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Thursday, August 1, 2013

Murder…On a Summer Morning…

Crime sceneI was never much a fan of the murder-mystery…and not because most of it is pulp fiction, Class B literature. No, it’s not that I’m a literary snob but because I never seem able to put two and two together, add one clue to the next, to figure out whodunit. I guess you might call me the Dr. Watson (Sherlock Holmes)and Paul Drake (Perry Mason) of the murder-mystery scenario. I needed a Miss Marple (Agatha Christie) to sift the evidence for clues, gather all the suspects together in one room, flesh out the details, present the evidence to the congregation, and then point the accusatory finger at the the guilty party.

“Ratiocination”: the process of adding up one clue at a time until a crime or mystery is solved is at the core of the murder-mystery literary genre. The device was the invention of, surprisingly, not  Sir Arthur Conan Doyle, the creator of the great detective Sherlock Holmes, but our own American short story master Edgar Allen Poe. His story “The Purloined Letter” served as the prototype of successive mystery stories and novels, and from there the copycats took over.

I readily admit I’m a bit obtuse when it comes to solving mysteries (such as how it came to pass the other day one of our drinking glasses turned up shattered at the end of our driveway), but this morning, to my surprise, I solved a crime…and a murder, no less. I must have come along shortly after it happened, even saw the “perp” fleeing the scene, although at the time I was unaware I was watching a killer escape. It was only when Gladys and I glided past The Barrell Man’s house on our return trip that I noticed the evidence strewn across his yard, put two and two together and realized I had stumbled upon a crime scene.

The first Eurasian-collared doves appeared in the Valley about three and a half years ago last spring—about the same time as the debut edition of The Ripple rolled off the press. The Collared dove—ring doves, we call them because of the Nike-like black slash across the nape of their necks—are immigrants from the southeastern U.S. Why they decided to move to Washington State and the Valley away from those sunny southern climes is a mystery to me. Their obnoxious cooing, aside from the morning rush hour traffic, is one of the first sounds I hear these summer mornings. I grew up in the orchards of Eastern Washington where the gentle cooing of a Mourning dove in the still of the morning was a soothing wakeup call. These ring doves, however, have a most irritating sound. It has the same effect on me as that rapping thing one does with one’s knuckles, you know, that succession of raps that is supposed to conclude with a resounding double rap—except the ring dove call omits the double rap; it aborts in an unfinished sort of way. Hearing those irritating bleats drifting on the morning air assaults the nerves, compromises a bit the pleasure of that first sip of morning coffee. And the pesky things are everywhere in the Valley; I see them on the electrical wires along my bicycle route; I hear their cries as I pass by trees; they splash about in our backyard birdbath. We used to have a small population of Mourning doves in the Valley. A pair used to visit our feeder in the spring, but they come no more; their ring-necked cousins have bullied them to parts unknown.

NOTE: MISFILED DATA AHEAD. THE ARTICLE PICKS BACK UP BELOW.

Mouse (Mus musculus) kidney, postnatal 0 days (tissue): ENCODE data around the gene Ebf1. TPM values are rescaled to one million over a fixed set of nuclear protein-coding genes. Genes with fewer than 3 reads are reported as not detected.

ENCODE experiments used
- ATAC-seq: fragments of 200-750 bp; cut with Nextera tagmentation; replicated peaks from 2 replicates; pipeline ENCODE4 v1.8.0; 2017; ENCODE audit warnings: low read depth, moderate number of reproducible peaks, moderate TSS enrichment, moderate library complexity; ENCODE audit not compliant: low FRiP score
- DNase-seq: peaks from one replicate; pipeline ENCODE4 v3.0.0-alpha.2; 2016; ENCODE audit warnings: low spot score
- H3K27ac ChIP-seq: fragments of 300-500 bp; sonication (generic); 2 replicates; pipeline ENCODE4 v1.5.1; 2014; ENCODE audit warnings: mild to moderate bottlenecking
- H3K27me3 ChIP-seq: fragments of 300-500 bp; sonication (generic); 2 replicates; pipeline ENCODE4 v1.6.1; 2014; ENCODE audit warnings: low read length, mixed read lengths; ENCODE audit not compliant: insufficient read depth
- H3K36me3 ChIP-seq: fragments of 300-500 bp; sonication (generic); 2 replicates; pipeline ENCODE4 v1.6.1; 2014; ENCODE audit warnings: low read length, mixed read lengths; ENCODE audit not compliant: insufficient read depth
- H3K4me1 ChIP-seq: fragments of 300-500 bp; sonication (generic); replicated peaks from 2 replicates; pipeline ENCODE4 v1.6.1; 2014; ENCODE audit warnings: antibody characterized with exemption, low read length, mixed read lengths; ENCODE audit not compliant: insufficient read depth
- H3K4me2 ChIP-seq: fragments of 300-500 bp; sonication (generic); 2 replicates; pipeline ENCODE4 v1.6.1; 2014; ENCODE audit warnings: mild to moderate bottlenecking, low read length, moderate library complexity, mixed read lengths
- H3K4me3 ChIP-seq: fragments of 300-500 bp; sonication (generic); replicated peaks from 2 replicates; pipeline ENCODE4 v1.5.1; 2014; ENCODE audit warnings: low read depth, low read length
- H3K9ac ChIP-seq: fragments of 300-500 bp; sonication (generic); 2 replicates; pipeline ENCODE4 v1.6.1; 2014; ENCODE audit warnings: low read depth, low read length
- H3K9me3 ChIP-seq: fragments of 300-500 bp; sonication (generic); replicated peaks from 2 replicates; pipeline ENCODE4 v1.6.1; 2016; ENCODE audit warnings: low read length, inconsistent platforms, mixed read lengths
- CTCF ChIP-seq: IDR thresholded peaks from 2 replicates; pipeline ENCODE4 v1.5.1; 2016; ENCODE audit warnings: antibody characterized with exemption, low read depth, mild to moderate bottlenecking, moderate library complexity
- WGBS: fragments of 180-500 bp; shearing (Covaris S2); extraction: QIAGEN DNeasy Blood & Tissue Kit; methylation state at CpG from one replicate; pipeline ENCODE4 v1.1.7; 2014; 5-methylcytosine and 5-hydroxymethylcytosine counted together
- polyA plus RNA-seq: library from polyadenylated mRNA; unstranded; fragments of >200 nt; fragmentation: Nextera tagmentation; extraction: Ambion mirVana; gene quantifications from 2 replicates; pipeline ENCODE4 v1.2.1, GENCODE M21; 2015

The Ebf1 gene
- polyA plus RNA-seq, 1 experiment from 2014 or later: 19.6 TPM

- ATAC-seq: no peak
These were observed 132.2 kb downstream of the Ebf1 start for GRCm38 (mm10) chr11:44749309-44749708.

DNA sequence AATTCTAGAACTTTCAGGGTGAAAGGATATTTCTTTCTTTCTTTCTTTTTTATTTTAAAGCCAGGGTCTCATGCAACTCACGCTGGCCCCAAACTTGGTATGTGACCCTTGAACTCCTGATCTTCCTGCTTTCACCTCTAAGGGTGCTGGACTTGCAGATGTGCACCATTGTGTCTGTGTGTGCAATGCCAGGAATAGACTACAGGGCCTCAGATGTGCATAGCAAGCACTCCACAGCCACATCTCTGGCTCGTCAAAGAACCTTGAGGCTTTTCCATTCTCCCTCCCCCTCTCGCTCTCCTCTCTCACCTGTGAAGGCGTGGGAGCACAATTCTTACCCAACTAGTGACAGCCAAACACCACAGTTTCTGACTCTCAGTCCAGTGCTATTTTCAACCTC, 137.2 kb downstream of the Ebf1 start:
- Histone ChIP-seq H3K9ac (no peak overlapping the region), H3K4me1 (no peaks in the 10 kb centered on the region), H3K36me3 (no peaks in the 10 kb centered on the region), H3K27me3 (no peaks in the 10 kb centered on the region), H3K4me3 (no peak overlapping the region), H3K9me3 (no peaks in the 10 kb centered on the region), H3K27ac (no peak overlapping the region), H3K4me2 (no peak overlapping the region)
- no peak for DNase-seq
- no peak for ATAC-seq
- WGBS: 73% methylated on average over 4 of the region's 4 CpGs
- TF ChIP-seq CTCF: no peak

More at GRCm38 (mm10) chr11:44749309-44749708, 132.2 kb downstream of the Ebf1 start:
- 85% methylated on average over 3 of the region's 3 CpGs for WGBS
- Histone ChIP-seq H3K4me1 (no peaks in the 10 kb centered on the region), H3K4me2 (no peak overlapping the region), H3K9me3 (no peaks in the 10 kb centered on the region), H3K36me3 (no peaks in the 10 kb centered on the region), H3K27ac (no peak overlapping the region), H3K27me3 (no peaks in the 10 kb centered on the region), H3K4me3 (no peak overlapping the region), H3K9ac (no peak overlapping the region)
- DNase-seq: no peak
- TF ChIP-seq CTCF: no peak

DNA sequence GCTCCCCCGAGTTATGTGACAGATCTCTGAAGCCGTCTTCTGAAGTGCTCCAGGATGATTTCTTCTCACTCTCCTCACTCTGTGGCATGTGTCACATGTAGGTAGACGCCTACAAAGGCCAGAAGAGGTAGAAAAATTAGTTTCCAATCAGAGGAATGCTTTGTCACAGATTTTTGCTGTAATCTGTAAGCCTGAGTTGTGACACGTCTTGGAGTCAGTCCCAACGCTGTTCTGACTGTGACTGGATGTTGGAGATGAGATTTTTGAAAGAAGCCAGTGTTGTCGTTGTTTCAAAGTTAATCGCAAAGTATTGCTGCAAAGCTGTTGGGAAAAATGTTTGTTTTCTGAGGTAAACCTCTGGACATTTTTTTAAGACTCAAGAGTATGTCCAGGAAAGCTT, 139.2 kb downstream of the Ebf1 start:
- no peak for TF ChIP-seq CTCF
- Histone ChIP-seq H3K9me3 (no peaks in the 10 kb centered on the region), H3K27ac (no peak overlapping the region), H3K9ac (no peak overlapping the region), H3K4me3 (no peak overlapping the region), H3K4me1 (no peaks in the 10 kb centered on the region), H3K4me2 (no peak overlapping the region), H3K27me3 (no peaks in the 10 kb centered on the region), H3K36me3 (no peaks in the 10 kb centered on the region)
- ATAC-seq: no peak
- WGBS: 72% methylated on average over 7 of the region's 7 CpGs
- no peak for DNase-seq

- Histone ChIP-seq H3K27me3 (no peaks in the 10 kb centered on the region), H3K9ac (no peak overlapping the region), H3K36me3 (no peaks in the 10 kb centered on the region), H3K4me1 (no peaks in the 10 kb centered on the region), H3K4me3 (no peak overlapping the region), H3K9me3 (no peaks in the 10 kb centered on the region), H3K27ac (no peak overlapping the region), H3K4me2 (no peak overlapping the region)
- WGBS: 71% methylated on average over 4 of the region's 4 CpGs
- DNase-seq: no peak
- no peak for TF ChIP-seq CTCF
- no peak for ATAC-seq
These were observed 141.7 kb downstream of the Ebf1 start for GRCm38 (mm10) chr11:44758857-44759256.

I saw it gliding silently away from The Barrell Man’s two-thirds of a walnut tree (the remaining third fell victim to a severe spring pruning). A Cooper’s hawk, it was. “Hunting for breakfast,” I thought at the time. Not until my return when I saw the evidence scattered about the lawn did my epiphany occur. The hawk wasn’t hunting for breakfast; it had just finished breakfast. All that remained of its morning repast was a pile of gray feathers. Then I remembered, “Ah, yes…hadn’t I seen a pair of ring doves from time to time foraging beneath the feeder hung in the walnut tree?” Thanks to Mr. Cooper one Valley ring dove will coo incompletely no more.

It was not the first time I had come across such a crime scene. Then, as now, the evidence was a ring of feathers on a lawn. Two springs ago I looked out the kitchen window to see a Cooper’s hawk sitting in the backyard. The bird was feasting away on something, ripping and tearing at its flesh. With each slashing of its beak a dusting of feathers rose and drifted on the breeze. Whatever morsel the hawk was dining upon was obviously beyond any rescue on my part, so I let the bird polish off its meal at its leisure. After Mr. Cooper fled the scene of the crime, I went to investigate. All I found was a ring of mottled feathers, a pair of legs, claws yet attached, and a horny yellow beak. No need to run the DNA; it was obvious there was one less starling to pester the chickadees at the suet feeder. The upshot of this is that serial killers are at work in the Valley, but I doubt very much anyone will miss the victims. feathered evidence

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